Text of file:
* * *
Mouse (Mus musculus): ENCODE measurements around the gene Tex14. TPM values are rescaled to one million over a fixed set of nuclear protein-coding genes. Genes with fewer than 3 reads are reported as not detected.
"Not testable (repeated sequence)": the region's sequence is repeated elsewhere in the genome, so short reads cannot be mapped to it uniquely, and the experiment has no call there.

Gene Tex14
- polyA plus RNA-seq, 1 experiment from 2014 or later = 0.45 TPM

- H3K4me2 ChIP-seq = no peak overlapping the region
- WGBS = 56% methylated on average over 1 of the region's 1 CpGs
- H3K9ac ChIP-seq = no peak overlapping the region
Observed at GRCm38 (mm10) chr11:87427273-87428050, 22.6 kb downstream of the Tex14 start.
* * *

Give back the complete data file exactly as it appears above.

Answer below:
Mouse (Mus musculus): ENCODE measurements around the gene Tex14. TPM values are rescaled to one million over a fixed set of nuclear protein-coding genes. Genes with fewer than 3 reads are reported as not detected.
"Not testable (repeated sequence)": the region's sequence is repeated elsewhere in the genome, so short reads cannot be mapped to it uniquely, and the experiment has no call there.

Gene Tex14
- polyA plus RNA-seq, 1 experiment from 2014 or later = 0.45 TPM

- H3K4me2 ChIP-seq = no peak overlapping the region
- WGBS = 56% methylated on average over 1 of the region's 1 CpGs
- H3K9ac ChIP-seq = no peak overlapping the region
Observed at GRCm38 (mm10) chr11:87427273-87428050, 22.6 kb downstream of the Tex14 start.